Fuzzing has become a very common place technique used for software testing and is heavily used to find security problems. There are many frameworks (sully, Peach Fuzzer etc.) that are geared up for fuzzing large, complex software systems. I have not found much information about fuzzing of smaller, simpler embedded systems (generally those that are small and simple enough to not run an OS).

These small systems are found everywhere - RFID card readers, burglar alarm systems, keyless entry systems, engine control units, HVAC controls, and so on. They frequently have very limited inputs and outputs (buttons, keypads, small character displays, LEDs, buzzers, RF communications). Complex networking (Ethernet, TCP/IP), serial ports etc. are rare.

I have had good success employing fuzzing like techniques to find security problems and see how the system behaves. Currently, this has largely comprised of fuzzing the formatting of packets sent into the system, based on observations of genuine packets. Some examples:

  • Using fuzzing to determine the structure of packets - sometimes you know the approximate packet format, but things like ID bits, checksums etc. are not always certain if you only have a small number of genuine devices or sampled transmissions.
  • Finding problems in packet decoding when packets are longer than expected - simple things like setting variable packet lengths to higher than expected values.
  • Finding limits of acceptable transmissions - things like retransmission are common in one-way RF systems. What is the smallest number of packets that will register as a correct transmission? How much can we vary the baud rate (i.e. is there good clock recovery in the receiver).
  • Finding the limits of jamming detection. How far can we push the system before jamming is detected? Finding undocumented features - for example, if 00 is arm, 01 is disarm, 10 is part-arm, what does 11 do?

One of the biggest challenges I have found is methods to detect the state of the system. This has generally ended up with a hodge-podge of outputs taken from LEDs, LCD buses and so on. I have been using Arduino and Arduino-like boards for the inputs and outputs (generally a Teensy 2.0). I also often need to include a method to power cycle the system in the event of a crash.

What I have been surprised by is that I cannot find many others performing work or research in this area. I'm largely making this up as I go along.

So, the questions are:

  • Are there any resources out there along these lines?
  • Can any of the complex fuzzing frameworks be used for this application?

(as an aside, I don't think this is a failure to google. Similar concepts include "glitching" and "fault injection", but I believe this to be distinct)

I have seen this training available: https://www.blackhat.com/us-13/training/peach-fuzzer-embedded-edition.html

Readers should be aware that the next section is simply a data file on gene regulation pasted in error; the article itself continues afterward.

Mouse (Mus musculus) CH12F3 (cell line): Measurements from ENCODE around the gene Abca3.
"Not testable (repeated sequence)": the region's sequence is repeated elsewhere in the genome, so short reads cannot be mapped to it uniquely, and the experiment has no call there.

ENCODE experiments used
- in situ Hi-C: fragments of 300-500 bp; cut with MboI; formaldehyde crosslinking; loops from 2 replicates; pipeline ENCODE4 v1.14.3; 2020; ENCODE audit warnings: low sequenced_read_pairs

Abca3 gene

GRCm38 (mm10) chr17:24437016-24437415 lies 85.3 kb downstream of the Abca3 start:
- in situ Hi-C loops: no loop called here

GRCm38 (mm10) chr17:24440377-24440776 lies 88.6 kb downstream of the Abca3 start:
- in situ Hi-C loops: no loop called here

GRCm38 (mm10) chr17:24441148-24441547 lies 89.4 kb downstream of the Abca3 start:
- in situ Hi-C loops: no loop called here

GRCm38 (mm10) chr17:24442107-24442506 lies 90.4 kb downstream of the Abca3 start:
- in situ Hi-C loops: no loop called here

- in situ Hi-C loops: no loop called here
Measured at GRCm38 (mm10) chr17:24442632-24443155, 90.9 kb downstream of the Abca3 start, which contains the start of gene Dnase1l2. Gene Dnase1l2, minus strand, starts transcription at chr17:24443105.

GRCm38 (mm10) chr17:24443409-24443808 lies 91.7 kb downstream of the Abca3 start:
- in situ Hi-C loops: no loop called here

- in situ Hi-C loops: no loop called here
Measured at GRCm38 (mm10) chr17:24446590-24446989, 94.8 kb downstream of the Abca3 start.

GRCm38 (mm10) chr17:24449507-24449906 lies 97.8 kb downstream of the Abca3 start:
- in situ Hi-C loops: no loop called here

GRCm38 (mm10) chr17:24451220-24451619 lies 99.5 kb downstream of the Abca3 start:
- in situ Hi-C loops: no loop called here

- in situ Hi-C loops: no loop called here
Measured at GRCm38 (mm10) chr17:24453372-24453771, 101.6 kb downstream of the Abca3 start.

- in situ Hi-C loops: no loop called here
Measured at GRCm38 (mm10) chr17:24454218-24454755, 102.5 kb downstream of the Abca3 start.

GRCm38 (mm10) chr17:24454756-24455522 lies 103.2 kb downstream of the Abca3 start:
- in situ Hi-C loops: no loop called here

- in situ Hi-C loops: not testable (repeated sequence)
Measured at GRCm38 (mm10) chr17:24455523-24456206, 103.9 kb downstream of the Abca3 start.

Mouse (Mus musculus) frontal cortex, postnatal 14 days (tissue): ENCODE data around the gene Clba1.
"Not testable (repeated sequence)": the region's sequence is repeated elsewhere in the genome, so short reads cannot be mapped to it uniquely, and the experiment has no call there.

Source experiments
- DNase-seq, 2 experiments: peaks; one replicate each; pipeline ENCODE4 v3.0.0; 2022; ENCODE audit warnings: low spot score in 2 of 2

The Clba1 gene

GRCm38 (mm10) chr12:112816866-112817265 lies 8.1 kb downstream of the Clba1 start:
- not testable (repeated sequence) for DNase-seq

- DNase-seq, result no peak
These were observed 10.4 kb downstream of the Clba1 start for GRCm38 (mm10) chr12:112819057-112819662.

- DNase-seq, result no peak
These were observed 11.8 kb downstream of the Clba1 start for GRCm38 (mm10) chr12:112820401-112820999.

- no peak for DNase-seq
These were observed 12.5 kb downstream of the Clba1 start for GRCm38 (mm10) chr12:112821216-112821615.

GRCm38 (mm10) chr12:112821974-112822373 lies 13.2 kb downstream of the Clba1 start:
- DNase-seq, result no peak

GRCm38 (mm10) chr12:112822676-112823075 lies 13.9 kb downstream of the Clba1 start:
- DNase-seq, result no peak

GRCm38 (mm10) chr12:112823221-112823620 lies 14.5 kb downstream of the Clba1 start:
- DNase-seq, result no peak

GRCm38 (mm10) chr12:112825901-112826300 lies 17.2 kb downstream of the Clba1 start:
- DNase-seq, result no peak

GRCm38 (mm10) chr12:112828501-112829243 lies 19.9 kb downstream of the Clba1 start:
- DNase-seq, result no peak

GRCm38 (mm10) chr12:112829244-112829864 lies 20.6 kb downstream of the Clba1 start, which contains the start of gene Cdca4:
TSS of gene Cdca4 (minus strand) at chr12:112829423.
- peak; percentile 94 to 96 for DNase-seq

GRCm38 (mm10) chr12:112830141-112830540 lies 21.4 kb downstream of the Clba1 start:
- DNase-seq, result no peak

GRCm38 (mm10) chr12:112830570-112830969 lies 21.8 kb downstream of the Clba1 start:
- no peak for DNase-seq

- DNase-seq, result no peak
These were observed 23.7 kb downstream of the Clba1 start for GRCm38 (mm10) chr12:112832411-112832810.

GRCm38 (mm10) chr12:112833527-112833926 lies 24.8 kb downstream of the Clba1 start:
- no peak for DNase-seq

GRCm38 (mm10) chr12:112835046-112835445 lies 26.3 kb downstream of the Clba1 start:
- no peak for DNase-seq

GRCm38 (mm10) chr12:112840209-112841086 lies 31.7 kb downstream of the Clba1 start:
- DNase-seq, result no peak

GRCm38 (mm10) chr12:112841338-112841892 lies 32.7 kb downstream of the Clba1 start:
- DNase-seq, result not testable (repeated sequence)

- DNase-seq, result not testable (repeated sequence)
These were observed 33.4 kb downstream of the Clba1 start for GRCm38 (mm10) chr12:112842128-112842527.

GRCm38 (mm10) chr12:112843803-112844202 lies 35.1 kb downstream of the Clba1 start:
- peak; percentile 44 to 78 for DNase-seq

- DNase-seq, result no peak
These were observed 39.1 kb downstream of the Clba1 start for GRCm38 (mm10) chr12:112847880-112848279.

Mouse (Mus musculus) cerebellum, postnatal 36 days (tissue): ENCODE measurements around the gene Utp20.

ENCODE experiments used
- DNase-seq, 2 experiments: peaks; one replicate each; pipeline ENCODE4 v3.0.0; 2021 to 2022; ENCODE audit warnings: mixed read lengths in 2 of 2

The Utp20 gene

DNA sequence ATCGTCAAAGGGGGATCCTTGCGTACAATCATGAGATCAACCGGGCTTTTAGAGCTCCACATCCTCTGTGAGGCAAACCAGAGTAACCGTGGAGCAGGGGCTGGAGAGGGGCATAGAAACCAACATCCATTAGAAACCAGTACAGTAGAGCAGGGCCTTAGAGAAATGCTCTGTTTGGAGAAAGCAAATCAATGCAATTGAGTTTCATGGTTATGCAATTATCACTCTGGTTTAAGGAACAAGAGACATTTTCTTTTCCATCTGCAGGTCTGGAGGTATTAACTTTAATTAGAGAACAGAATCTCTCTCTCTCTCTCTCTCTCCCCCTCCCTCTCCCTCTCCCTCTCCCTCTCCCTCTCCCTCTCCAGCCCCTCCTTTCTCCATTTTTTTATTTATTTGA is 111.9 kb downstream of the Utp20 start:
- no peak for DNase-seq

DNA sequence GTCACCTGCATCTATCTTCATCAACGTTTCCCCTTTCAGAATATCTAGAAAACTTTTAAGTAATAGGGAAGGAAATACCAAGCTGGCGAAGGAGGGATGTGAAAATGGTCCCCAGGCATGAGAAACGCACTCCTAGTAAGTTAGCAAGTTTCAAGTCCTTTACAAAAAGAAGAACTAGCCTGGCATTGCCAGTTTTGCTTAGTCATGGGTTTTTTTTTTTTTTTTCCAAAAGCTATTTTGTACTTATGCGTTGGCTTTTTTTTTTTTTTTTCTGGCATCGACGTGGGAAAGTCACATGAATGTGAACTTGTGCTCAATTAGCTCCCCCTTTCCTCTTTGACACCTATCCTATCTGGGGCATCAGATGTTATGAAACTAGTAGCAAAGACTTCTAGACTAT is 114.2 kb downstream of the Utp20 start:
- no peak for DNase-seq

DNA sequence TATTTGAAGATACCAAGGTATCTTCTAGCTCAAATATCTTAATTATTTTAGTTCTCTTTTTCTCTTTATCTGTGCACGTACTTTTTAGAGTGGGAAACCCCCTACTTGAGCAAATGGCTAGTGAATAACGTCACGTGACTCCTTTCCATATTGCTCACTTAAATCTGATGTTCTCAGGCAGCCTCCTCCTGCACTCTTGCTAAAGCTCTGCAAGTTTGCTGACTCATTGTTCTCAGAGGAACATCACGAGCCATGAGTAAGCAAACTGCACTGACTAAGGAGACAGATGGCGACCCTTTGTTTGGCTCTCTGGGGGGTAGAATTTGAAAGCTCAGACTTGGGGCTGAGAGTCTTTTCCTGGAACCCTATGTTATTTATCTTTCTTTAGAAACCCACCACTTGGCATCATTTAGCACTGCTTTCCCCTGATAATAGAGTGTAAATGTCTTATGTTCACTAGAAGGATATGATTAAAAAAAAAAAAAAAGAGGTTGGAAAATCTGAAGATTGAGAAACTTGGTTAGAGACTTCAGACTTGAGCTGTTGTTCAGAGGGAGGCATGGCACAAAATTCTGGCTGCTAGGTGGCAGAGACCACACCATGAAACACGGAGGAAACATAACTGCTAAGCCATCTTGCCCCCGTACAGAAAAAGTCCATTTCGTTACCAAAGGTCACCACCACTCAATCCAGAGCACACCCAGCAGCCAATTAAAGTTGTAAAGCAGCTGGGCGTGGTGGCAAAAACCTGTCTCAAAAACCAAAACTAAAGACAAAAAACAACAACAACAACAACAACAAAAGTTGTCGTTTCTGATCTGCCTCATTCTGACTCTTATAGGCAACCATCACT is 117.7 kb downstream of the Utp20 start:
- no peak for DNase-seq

2 Answers 2


Peach is excellent at fuzzing smaller embedded systems. The configuration and detection is the big difference for embedded systems. This tends to change device to device, but one of my most used tools is the Cana Kit Relay Controller (http://www.canakit.com/4-port-usb-relay-controller.html). Peach has a monitor module that is able to trigger the relays. I use this to turn devices on/off, or simulate a USB cable being plugged in/out, etc.

From there you need to handle detection. This will differ widely between device. Sometimes you can use JTAG, other times I have hooked up photo sensors to read LED's with the help of a small board such as the Teensy. With networked devices, usually a ping is a good starting point.

One advantage with Peach is adding a module to detect faults or perform device resets is easy if you have some basic coding experience.

When setup correctly you should be able to perform long term device fuzzing. This means the fuzzer is able to restart the device when a fault is identified or the device is unresponsive, and able to detect failure states that could be interesting to further research.

  • Do you have more detail on controlling the output from Peach, say, working with the Teensy? Apr 6, 2013 at 0:20
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    The Teensy is easy to interface with over USB Serial. Peach 3 has a serial port Publisher (I/O interface) for sending fuzzed data and receiving a response back. This is an easy way to interface. Apr 8, 2013 at 20:48

You seem to be on the right track. As @Michael Eddington pointed out Peach is excellent at fuzzing embedded systems (not just to smaller simple ones in my experience). I have similar experience using it with a variety of methods to check if the device is still alive such as a simple ICMP message if it's networked, JTAG responses, or just a change in serial output when doing for example secure boot glitching. More advanced would be looking at for example a change in the power profile to detect a successful attack.

Regarding fault injection you can extract some ideas regarding setups by reading papers from conferences like FDTC, Cosade and the like.

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